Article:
In the December 2015 Verbatim short, “Expert Witness,” director Brett Weiner makes an important point about expert witnesses in the context of accident reconstruction litigation. “Verbartim” short films use actual courtroom transcripts to make certain arguements. See Brett Weiner, “Verbatim: Expert Witness,” The New York Times, (2015); This article addresses accident reconstruction cases and the issue of expert witnesses who over-rely on technology thereby creating problems with evidence that can have serious consequences.
In Weiner’s “Expert Witness” article that accompanies the film, the expert who was deposed refused to answer questions that involved a basic mathematical formula and that would have allowed opposing counsel to understand how much actual distance was represented by a diagram drawn to scale. See Weiner-film, supra. The equation the expert is asked to perform is one that can be done using a calculator and that, according to evidence provided in a motion on the matter, would only require the mathematical skills of an average eighth-grade student. See id. The point that Weiner makes is that while the expert in the case was able to generate a diagram and a conclusion (although the distance provided by the witness was erroneous by some four feet), he could not explain how he reached that conclusion or what his methodology was. See id.; See also Weiner-article, supra. Weiner explains: “The ‘expert witness’ in this case would not answer questions without his ‘formula sheets,’ which were computer models used to reconstruct accidents. When asked to back up his work with basic calculations, he deflected, repeatedly derailing the proceedings… . [This] is a warning for experts who rely heavily on technology. When it comes to expertise, knowing how to plug numbers into software is not a substitute for understanding the subject matter.” Id.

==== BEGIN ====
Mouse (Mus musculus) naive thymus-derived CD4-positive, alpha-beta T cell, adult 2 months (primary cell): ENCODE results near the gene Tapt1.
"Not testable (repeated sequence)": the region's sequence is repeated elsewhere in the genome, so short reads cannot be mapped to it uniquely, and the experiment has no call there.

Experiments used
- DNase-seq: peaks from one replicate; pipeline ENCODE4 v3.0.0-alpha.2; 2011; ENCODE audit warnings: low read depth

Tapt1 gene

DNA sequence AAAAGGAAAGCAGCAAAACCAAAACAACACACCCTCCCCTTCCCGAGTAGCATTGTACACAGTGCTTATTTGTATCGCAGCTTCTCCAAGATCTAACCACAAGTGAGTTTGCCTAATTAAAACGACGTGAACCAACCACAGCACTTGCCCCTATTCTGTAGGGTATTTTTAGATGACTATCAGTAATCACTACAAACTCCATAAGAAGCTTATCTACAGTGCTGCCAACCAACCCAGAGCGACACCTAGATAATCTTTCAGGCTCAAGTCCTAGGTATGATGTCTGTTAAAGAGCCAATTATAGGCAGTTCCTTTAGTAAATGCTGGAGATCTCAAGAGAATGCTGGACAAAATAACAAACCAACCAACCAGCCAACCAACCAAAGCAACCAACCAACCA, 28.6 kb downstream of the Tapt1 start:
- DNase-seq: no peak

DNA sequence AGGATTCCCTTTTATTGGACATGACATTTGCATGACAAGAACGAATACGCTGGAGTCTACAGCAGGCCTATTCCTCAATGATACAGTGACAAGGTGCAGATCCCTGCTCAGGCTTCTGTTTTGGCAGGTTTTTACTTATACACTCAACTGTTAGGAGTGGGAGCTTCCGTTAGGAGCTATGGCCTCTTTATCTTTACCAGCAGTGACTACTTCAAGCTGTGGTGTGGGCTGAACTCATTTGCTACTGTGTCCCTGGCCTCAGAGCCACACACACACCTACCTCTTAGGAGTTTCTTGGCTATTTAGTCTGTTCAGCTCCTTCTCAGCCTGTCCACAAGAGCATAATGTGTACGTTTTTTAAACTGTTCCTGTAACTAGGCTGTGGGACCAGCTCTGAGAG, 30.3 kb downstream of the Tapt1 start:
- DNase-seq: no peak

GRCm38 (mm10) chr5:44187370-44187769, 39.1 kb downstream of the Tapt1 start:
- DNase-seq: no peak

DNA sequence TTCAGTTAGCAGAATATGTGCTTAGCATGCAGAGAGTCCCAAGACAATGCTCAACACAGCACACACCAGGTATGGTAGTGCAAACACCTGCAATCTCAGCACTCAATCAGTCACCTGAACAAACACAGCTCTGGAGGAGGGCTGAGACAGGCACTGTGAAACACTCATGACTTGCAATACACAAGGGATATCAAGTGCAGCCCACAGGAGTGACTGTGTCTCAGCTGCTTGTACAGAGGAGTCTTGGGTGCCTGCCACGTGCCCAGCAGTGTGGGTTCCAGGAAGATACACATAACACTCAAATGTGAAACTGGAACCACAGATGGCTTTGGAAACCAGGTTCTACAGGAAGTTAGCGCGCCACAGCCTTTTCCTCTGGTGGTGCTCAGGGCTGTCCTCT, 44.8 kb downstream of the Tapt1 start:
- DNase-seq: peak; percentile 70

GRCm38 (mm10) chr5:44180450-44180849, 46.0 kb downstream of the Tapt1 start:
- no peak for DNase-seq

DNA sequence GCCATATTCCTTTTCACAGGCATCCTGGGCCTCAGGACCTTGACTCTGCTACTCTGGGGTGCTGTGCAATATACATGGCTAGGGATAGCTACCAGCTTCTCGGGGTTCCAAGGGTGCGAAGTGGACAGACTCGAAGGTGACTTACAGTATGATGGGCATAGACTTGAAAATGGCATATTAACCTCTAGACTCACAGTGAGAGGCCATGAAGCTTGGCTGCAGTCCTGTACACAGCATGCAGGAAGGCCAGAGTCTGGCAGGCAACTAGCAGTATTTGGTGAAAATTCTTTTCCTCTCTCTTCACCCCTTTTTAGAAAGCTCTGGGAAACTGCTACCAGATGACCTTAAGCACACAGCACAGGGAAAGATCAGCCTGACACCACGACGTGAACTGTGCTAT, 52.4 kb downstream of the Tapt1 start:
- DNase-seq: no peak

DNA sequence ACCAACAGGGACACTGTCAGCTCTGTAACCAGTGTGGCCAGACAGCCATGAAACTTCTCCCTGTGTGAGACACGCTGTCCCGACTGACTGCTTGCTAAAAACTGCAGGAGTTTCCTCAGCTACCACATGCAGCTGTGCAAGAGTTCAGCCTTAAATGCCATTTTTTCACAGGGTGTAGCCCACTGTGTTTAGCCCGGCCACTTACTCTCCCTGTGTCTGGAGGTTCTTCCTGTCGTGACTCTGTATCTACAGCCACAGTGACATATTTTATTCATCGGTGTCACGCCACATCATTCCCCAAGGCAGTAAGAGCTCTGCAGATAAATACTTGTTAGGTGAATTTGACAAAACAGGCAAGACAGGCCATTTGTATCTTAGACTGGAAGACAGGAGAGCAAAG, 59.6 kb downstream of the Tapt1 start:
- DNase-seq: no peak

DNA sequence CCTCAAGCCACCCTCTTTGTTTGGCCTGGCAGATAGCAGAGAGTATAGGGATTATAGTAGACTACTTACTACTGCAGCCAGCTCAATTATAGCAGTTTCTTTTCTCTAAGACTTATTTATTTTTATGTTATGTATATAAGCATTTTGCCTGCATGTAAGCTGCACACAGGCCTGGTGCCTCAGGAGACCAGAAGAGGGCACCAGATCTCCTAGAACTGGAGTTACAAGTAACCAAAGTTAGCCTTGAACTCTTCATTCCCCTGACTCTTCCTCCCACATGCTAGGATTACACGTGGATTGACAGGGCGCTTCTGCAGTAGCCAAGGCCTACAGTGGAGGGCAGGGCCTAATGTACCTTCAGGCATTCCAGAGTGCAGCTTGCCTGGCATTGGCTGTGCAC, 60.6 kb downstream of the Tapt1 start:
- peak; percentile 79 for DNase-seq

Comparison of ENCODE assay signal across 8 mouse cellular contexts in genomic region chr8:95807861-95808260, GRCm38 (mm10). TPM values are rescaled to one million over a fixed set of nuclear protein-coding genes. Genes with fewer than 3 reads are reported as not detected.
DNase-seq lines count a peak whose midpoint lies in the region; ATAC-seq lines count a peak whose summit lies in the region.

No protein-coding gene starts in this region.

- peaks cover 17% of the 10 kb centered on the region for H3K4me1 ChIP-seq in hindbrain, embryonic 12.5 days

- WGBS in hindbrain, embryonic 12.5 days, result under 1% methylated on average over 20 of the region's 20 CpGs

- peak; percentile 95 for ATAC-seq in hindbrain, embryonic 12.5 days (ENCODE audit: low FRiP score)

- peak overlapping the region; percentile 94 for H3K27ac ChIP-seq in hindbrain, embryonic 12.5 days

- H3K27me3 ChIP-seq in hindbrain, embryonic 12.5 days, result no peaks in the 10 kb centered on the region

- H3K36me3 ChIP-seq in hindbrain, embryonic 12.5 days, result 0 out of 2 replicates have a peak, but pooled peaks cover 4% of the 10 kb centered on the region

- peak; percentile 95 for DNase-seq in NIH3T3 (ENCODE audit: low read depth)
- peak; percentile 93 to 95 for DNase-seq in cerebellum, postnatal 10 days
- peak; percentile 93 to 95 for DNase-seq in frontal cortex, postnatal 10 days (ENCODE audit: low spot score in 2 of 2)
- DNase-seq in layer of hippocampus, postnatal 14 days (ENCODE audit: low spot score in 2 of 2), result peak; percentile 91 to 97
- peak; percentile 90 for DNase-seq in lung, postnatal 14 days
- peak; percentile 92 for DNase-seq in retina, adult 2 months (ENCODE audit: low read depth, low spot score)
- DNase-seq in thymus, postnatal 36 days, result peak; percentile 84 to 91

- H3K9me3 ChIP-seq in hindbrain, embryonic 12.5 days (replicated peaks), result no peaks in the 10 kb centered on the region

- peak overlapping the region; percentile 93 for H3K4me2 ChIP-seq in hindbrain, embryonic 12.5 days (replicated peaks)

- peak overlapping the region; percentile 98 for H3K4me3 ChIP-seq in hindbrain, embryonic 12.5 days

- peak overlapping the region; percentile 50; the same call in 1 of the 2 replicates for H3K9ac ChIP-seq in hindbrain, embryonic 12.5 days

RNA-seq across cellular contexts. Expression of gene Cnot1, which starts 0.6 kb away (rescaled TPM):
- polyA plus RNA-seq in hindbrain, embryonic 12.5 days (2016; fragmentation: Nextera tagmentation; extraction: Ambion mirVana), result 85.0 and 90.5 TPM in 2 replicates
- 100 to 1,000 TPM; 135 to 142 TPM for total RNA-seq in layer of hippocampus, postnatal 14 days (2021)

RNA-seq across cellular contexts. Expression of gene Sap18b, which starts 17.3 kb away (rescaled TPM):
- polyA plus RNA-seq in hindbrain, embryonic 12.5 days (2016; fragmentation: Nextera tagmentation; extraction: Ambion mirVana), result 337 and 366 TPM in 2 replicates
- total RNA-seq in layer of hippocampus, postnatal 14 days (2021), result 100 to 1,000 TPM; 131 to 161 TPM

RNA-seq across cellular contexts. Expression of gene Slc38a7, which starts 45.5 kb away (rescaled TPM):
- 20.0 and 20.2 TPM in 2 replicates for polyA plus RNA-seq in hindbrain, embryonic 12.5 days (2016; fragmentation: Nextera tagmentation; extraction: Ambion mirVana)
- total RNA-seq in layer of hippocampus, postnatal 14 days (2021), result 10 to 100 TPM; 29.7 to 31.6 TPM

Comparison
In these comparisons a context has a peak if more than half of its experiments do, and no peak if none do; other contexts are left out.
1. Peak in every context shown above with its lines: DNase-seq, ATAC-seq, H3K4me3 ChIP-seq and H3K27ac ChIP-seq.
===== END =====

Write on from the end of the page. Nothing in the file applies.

The point Weiner makes is an important one: that expert witnesses should not rely on technology to do the work (or the explaining) for them, that experts themselves must understand the underlying substantive issues, and that technology is not, in itself, an “expert.”
Others have made similar observations in the context of accident reconstruction litigation, even going a step further and arguing that sometimes, the technology used in accident litigation can impede efforts to get at the truth of what took place. See, e.g., Damian Schofield, “Seeing is Believing: Graphical Evidence and its Effect on the Viewer,” Evidence Technology Magazine, June 2012. One computer analyst and expert witness has highlighted a very serious issue. Dr. Damian Schofield argues that visual tools, such as computer animations that are used to reconstruct accidents, are among the most powerful and persuasive tools to jurors. See id. Because of the power of these tools, extraordinary caution is needed, and experts must not only be able to explain technology-based evidence to jurors, but must also take care to ensure that the images being depicted are reliable, authentic, and accurate. See id.